Yes, I’m highlighting the importance of rigour, depth and challenge in promotion and recruitment, supported by others than the manager making the decision, so that you don’t simply have clones or the easy option being appointed.

Its very interesting to hear you outline how the strength of second line functions such as HR can say a lot about the health of the company culture. So what was next on your list of priority areas to pay attention to?

My third area concerns how an organisation manages turnover, specifically what the results of exit interviews tell you about managers and the organisation culture more generally.

People leave organisations for many reasons, but if there’s a particular hotspot with a higher turnover rate, you can look at the business and ask what is it that’s going on within that organisation and how local management decisions might be influencing what’s happening. Of course there could also be competitive or external reasons (such as salary differentials) that might explain why people are leaving. The key thing is to try to understand the underlying drivers. So if I see that the organisation has a robust approach to this area and they don’t just let things happen then I’ll feel that the organisation is not failing to learn from experience.

So can we way that if an organisation doesn’t have a robust process for understanding staff departures, it’s missing something quite fundamental.

Totally. I realise that resources can be a consideration, but the benefit of looking into staff turnover is that it can highlight very important organisation level issues. For example it could highlight the organisation is not properly specifying role requirements, or recruiting with the right level of rigour.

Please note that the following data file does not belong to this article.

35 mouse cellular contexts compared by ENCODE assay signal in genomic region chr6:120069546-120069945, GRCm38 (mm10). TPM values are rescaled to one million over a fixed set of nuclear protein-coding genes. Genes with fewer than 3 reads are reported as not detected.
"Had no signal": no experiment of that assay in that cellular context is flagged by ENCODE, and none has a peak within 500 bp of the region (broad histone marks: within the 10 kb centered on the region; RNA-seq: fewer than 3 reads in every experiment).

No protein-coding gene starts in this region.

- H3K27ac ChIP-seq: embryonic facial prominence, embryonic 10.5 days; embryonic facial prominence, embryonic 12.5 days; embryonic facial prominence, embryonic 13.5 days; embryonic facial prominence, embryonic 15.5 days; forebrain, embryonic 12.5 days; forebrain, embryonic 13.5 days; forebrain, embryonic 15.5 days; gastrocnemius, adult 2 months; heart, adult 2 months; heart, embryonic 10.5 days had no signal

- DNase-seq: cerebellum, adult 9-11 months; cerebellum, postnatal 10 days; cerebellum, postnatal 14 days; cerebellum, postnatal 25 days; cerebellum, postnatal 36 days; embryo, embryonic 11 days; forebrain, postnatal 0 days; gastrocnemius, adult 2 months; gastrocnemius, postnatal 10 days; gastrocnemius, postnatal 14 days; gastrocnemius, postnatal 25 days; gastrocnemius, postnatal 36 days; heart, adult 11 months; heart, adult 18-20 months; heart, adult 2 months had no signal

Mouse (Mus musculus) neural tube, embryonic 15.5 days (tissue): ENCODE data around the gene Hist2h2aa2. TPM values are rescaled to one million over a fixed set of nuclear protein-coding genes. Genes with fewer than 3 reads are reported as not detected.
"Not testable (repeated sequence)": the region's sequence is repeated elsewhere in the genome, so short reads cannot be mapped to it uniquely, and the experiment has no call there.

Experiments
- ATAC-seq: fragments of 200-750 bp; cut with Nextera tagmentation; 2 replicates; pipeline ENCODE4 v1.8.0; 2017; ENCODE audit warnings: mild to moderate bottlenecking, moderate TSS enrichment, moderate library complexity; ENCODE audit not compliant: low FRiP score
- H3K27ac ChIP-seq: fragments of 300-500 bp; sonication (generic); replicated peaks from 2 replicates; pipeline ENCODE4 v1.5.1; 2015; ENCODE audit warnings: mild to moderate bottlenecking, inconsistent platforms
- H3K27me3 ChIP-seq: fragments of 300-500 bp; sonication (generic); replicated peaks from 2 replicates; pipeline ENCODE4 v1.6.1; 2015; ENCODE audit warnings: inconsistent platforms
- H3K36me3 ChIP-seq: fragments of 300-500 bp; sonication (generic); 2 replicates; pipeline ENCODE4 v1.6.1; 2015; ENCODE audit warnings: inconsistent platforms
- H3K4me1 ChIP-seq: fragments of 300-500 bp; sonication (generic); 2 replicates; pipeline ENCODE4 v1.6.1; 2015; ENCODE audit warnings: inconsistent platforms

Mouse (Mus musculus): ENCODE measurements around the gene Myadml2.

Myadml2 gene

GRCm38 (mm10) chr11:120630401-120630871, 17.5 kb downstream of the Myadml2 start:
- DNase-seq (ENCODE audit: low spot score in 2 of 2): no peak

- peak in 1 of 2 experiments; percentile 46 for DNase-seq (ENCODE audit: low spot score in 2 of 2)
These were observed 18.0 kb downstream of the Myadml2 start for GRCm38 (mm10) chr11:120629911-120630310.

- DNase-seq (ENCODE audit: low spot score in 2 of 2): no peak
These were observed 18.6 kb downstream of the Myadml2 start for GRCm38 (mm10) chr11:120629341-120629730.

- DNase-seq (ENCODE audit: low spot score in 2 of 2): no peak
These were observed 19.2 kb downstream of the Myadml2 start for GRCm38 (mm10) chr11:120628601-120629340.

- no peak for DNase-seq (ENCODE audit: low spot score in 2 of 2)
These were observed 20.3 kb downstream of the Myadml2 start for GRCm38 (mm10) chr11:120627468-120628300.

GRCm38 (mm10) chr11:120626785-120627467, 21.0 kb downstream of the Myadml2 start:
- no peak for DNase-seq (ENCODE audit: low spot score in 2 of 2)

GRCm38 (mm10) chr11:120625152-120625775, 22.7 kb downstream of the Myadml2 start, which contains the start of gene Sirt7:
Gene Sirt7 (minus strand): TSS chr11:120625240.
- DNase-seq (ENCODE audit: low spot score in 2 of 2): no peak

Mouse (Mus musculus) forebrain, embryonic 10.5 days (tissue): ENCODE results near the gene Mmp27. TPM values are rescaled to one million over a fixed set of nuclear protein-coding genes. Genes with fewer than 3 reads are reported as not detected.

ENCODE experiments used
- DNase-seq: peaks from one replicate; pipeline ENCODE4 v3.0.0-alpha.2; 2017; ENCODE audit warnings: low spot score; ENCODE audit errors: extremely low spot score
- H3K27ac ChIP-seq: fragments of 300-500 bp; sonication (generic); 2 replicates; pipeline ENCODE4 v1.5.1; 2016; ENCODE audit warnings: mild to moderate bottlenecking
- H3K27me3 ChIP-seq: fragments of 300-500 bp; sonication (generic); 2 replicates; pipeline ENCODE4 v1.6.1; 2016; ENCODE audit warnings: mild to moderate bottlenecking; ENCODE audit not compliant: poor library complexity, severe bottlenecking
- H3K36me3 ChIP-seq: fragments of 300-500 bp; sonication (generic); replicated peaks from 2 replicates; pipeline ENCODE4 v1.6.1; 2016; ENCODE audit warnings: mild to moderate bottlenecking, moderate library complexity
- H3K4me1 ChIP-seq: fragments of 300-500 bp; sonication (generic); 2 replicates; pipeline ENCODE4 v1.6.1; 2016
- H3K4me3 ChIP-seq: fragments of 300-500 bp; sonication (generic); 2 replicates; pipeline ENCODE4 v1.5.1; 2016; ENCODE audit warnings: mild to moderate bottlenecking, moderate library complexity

I recognise this from my time in HR, and have seen some organisations paying a lot more attention to the recruitment phase, introducing case studies as a recruitment tool to reduce the chance of costly recruitment disappointments.

Now what about the fourth priority area to bear in mind?

This is leadership behaviour and values. For example when a CEO comes into an organisation and says “These are the 5 things that are critical to me”, you need to watch what happens next – in other words their words and behaviour. How are those things different or the same?

One example I can give is when a new leader, comes in and says “it’s critical for us that we need to manage our money/manage the cash flow in a more rigorous way, so we’d like you all individually to spend the company money like its your own”. And they say employees should be critical about how they spend money in terms of their expenses, or the need to follow procurement guidelines. So this comes out as a really strong message, and there might be policies that come with it, in terms of the need to use low cost travel options.

In a healthy culture all staff and managers will understand the need to follow these new guidelines. However, its critical to then observe the behaviour of senior leaders especially, a few might go against the procurement policies, and so the organisation has to decide what is done if they don’t comply with these new requirements.

So it’s the old chestnut – if you are going to set values, it is crucial that they are lived throughout the organisation.

Yes and moreover its also about the extent to which it might be acceptable for staff to challenge those who are apparently not behaving in line with policies to clarify whether there are some mitigating factors or reasons for what is observed.

To take a personal experience, I remember seeing a colleague getting on the plane and going into business class, and I decided to make a make a light-hearted joke of the fact that they were not following policy and travelling in the back. However they explained that they were travelling home from Asia, so this was in line with policy that enabled me to say “Oh right, ok fine”. So it was by encouraging open conversation between colleagues to drive compliance and ensure inappropriate behaviour is not perpetuated.

So what you are highlighting is that a crucial aspect of a healthy culture is to be feel OK to ask a stupid question, rather than moaning to colleagues in the coffee room after, or waiting to put this concern down as in a culture survey.